While TeslaCrypt doesn’t have the name recognition of CryptoWall or the clout of its parent program CryptoLocker, the malware nonetheless made waves earlier this year by ransoming unique targets such as avid gamers’ saved files for their favorite titles. Now, Threatpost reports that TeslaCrypt authors have upped their game with new encryption protocols that make it more difficult — if not impossible — to fully recover data.
According to The Register, the original TeslaCrypt series generated more than $76,000 in bitcoins for its makers between February and April 2015. This is a far cry from the $3 million taken by CryptoLocker just a few years ago, but speaks to a decent rate of return; 163 victims out of approximately 1,200 total paid the ransom, for a success rate hovering around 13 percent. By distributing the malware among U.S. businesses and individual users and relying on the AES-256 encryption algorithm, the ransomware was able to lock file formats tied to productivity suites, video games and creative applications.
TeslaCrypt went the extra step of creating a tech department that provided users information on how to obtain bitcoins and even offered to decrypt single files as a show of good faith. The malware’s market share dried up when Cisco released a decryption tool based on hidden code in the malware itself, allowing users to bypass demands for bitcoins.
Big Dreams for Encryption Methods
Now TeslaCrypt is back with Version 2.0.0. According to SC Magazine, it is also trading on another name: When infected, users are taken to an HTML page copied from CryptoWall, and under this guise, the malware demands payment in bitcoin. The only difference here is the destination — if users pay up, the money is sent to TeslaCrypt’s Tor-based servers.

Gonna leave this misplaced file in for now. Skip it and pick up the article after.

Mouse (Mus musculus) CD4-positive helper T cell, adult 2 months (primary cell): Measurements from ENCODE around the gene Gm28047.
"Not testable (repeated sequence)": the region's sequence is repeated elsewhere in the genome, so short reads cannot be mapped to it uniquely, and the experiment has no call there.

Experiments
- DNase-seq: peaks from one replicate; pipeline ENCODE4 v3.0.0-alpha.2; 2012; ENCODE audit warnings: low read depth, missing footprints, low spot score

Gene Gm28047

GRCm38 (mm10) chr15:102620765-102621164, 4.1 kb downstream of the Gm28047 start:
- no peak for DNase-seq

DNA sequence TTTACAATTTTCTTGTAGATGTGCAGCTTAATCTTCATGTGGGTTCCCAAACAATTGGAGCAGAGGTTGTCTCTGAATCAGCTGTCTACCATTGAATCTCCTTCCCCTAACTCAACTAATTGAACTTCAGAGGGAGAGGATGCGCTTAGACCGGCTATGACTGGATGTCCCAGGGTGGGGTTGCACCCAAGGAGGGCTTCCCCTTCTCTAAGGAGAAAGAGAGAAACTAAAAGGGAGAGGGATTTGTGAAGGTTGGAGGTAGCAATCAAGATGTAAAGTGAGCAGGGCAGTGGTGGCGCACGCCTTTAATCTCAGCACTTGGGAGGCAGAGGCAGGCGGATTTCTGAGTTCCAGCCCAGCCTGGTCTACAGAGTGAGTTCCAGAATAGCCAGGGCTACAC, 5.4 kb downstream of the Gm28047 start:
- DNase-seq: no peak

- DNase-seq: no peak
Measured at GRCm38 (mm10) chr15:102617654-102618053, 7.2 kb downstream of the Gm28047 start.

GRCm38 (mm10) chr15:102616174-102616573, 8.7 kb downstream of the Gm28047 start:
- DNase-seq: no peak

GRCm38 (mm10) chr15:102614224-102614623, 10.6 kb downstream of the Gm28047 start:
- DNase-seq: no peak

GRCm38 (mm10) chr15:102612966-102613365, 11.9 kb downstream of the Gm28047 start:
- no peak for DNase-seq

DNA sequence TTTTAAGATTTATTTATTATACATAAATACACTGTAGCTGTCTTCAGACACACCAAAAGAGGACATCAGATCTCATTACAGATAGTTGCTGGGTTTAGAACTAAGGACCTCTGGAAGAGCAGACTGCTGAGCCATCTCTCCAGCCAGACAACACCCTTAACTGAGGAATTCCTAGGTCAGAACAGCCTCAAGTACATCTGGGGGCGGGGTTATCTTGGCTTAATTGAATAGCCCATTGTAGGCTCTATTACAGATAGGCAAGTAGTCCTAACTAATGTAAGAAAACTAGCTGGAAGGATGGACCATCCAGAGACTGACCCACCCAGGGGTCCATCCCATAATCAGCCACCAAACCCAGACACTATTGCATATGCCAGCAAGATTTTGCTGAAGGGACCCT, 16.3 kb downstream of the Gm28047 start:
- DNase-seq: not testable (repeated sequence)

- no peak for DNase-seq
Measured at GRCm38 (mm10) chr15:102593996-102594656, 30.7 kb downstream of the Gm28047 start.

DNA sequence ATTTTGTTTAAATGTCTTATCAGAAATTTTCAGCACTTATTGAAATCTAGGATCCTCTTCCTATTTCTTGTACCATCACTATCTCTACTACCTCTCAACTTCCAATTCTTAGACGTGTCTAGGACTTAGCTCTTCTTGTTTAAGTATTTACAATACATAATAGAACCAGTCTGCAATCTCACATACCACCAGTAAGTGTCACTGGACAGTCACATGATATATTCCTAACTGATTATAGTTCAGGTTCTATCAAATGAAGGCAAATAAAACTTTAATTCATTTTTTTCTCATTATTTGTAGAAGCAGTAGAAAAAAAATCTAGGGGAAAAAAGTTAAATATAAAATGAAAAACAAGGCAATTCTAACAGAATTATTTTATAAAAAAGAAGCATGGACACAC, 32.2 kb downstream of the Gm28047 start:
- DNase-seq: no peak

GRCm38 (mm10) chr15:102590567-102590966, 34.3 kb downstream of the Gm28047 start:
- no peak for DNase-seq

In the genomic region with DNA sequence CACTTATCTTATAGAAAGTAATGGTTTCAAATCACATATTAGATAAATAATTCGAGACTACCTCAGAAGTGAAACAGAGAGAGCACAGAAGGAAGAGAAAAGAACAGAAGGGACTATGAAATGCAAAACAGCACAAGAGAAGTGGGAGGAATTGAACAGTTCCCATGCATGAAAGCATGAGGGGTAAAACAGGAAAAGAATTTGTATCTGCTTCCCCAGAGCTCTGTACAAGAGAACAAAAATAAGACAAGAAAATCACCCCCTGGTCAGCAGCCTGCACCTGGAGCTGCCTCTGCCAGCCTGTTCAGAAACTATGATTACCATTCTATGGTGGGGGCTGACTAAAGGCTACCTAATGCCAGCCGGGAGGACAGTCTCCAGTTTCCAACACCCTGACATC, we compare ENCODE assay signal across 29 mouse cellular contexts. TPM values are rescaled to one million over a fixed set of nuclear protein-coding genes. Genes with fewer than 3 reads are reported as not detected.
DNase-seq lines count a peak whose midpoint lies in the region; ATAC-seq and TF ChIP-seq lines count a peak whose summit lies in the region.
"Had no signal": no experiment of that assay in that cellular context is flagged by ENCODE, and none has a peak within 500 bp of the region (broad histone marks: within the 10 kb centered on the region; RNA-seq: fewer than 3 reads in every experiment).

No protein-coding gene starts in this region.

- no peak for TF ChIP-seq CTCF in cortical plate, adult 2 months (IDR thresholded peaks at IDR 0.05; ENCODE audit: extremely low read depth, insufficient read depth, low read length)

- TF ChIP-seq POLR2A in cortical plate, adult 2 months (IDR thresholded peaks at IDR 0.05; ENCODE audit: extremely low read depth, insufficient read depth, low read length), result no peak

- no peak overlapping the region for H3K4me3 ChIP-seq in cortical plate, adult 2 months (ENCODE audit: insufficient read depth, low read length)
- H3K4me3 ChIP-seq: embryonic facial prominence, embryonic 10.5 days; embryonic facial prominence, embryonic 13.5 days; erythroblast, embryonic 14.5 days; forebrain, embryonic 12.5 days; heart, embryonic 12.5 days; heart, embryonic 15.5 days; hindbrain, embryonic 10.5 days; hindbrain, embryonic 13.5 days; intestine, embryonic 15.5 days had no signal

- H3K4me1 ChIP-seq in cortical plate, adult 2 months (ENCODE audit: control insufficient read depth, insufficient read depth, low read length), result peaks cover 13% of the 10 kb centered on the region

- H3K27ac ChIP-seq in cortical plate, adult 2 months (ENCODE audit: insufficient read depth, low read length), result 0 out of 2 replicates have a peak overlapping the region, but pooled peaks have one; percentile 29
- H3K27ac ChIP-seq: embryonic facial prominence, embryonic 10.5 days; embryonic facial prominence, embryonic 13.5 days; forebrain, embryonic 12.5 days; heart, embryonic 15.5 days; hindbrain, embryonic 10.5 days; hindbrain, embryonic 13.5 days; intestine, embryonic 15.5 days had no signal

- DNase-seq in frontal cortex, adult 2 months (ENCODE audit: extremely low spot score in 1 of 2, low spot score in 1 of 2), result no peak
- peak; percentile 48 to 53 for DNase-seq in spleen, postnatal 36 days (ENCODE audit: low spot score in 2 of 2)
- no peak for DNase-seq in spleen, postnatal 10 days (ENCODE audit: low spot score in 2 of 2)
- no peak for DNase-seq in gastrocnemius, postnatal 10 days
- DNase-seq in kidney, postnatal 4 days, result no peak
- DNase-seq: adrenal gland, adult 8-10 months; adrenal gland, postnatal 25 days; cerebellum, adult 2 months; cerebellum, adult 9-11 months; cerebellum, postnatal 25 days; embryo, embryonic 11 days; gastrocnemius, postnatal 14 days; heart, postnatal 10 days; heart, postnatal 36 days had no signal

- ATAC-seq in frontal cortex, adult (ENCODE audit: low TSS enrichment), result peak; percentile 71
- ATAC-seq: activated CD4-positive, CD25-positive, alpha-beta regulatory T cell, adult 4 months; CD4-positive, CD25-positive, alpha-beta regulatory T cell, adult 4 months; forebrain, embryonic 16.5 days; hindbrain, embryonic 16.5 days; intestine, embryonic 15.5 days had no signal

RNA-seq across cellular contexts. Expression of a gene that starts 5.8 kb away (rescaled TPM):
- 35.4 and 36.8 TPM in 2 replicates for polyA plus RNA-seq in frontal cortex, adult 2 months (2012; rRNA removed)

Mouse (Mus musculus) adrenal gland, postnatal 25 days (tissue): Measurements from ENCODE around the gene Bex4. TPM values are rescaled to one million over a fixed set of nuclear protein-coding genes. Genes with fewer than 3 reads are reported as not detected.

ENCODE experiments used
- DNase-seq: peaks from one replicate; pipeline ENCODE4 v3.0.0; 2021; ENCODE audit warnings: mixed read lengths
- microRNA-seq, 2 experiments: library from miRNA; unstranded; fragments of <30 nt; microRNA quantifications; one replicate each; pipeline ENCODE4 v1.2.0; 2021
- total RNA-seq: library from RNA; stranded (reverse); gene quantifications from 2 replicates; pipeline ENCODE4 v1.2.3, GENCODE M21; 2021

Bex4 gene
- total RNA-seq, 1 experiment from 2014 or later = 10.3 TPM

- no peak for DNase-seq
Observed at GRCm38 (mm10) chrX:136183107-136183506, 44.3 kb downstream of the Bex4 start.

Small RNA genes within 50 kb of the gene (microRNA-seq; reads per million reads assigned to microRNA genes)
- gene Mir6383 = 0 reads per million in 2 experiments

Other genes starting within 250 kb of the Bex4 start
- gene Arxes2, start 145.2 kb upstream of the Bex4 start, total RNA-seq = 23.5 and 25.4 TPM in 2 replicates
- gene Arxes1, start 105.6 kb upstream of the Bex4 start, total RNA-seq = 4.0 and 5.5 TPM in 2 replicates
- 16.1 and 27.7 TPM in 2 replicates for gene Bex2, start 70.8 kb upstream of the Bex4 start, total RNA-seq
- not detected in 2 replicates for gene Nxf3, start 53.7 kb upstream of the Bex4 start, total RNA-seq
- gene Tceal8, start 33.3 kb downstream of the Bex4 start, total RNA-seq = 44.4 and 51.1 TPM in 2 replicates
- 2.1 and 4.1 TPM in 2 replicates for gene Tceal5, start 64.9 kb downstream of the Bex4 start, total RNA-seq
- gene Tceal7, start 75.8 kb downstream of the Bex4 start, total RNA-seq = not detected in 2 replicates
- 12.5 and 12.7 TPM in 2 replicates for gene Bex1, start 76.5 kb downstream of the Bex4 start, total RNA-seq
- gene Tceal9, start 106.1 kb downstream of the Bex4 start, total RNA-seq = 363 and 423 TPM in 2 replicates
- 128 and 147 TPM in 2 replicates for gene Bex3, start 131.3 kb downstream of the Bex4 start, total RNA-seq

Researchers aren’t sure why TeslaCrypt chose to stand on the shoulders of other code; Fedor Sinitsyn of Kaspersky Lab wrote in an analysis on Securelist that “perhaps the attackers wanted to impress the gravity of the situation on their victims.” With many CryptoWall files still unrecoverable, there’s a good chance he’s right.
But that’s not the only change for TeslaCrypt. Version 2.0.0 comes with an updated encryption method using the AES-256-CBC algorithm with session_priv as the key. What’s more, the use of an ECDH algorithm lets the malware-makers decrypt all files with a single master key.
Security firms looking for another hidden decryption mechanism are out of luck — the file that saved all encrypted data along with this code has been removed in Version 2.0.0., meaning critical files aren’t just locked down but actually removed from a user’s machine altogether. Nonpayment, therefore, comes with significant risk.
However, TeslaCrypt’s new version isn’t quite the predator it seems at first glance. While security firms haven’t cracked the decryption code just yet, the malware authors’ reliance on name-dropping better-constructed code means they’re not entirely confident in the form or function of TelsaCrypt. In other words, it’s just a matter of time until Version 2.0.0 gives up its secrets.
In the meantime, both avid gamers and responsible corporations should take the time to ensure backup copies are up-to-date, accessible and ready at a moment’s notice. TeslaCrypt has leveled up, but it’s not game over yet — Version 2.0.0 is part substance but largely smoke.